of course, a lot of it was that many of us were young and excited about the things of God. Especially those of us who were ex-drug addicts and came out of a lot of darkness. But I guess if I could just get it narrowed down to one thing that I can use as a comparison, back in those days I used to love Sunday night services because after the service was over, we would gather around the altar of the church and we would literally spend hours seeking the Lord. That was the norm. We would often have all night prayer times on Friday nights. We would pray for a couple hours and then go out witnessing to people. That was the kind of passion we had.
Fast forward all these years later and there's hardly any churches that even have Sunday night services. People are so uninterested. They are locked into things of the culture like television and the internet. They go to church on Sunday morning, but for the typical American Christian, there is not much passion for the things of God in their lives. There are people out there that still are really passionate for the Lord, but not at the level that there were in 1970.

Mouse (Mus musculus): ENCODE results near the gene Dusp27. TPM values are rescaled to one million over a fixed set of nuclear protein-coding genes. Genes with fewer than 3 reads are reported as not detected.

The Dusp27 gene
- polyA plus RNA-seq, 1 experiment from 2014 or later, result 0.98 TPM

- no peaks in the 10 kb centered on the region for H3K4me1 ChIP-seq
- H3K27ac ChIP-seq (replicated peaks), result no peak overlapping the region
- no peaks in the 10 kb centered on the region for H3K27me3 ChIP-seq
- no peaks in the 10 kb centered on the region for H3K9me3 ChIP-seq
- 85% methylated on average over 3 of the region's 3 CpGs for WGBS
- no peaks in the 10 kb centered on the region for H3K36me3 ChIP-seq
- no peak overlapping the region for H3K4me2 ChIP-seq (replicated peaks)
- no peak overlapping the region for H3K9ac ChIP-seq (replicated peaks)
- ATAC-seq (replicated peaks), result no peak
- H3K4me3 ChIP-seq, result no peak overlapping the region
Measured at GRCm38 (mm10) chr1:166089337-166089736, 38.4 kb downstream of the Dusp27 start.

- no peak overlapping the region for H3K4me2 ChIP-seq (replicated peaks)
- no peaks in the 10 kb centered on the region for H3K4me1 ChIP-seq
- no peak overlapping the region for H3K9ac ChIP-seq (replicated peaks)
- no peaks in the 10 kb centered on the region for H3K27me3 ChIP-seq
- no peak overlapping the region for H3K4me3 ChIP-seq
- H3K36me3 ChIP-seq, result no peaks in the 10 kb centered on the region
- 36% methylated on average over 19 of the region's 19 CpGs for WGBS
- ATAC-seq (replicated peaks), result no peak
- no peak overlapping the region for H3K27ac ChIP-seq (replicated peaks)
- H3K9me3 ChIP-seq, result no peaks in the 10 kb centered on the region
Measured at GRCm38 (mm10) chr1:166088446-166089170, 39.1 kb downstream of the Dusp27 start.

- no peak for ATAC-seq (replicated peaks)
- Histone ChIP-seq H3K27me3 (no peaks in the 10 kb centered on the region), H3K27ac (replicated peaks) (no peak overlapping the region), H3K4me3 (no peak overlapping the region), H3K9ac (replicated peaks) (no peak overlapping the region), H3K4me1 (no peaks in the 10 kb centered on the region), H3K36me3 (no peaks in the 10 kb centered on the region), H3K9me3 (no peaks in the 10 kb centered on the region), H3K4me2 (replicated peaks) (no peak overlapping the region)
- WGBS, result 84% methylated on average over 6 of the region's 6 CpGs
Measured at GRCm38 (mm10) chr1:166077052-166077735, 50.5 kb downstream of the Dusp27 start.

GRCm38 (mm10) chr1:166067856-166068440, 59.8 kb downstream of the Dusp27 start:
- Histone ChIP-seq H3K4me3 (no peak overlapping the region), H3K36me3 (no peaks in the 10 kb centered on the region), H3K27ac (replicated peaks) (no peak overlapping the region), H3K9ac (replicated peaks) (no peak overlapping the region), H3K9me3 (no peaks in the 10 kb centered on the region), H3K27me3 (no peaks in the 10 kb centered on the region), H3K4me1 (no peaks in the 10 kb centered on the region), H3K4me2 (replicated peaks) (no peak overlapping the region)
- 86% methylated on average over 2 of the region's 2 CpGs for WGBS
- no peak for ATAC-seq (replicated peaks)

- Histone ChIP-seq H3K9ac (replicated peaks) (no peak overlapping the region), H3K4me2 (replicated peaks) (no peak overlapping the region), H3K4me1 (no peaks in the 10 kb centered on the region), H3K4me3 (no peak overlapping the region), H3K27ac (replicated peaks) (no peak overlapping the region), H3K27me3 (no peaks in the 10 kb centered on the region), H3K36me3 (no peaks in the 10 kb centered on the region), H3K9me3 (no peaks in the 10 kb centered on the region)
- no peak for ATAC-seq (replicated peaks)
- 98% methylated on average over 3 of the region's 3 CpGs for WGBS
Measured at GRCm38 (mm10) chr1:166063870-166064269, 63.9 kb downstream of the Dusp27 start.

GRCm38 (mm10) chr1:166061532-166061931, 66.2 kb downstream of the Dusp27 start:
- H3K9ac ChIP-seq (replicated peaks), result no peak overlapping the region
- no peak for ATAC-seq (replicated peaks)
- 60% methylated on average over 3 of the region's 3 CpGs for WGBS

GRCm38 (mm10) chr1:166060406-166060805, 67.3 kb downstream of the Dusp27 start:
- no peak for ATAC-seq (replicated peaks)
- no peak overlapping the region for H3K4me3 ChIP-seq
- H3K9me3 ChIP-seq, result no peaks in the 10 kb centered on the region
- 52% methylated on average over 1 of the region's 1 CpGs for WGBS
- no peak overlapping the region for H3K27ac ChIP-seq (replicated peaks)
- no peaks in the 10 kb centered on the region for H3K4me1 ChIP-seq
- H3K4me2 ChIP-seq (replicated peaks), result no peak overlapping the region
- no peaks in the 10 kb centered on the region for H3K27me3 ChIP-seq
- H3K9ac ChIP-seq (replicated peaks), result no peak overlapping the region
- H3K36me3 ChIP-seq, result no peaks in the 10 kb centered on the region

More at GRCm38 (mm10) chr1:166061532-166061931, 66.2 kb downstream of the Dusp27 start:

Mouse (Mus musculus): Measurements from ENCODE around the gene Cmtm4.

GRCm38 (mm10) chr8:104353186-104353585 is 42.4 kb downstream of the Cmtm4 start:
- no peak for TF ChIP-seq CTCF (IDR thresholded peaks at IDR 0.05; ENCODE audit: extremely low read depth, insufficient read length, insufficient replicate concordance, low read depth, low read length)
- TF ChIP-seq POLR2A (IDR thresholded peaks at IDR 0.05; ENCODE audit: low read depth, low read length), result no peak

Nate: Ok. So, you definitely have firsthand experience with the church then and the church now. And you have been watching decade after decade this passion declining. When you think about what contributed to that decline, are there things that really stand out to you as the big contributors?
Steve: What happened was when the Jesus movement swept through the church in the late sixties, early seventies, it brought a lot of youth who were excited about the things of God and that just created an overall enthusiasm. And out of that enthusiastic movement, Christianity became more popular in America. There was a real change. It went from being something that old people did to in the eighties when it became something that young people were involved in. So in the eighties, we saw a real change come over the evangelical movement. Mega churches started to proliferate across the country. Christian radio just really took off. There were shows that began then that are still going today and have held that level of success all these years.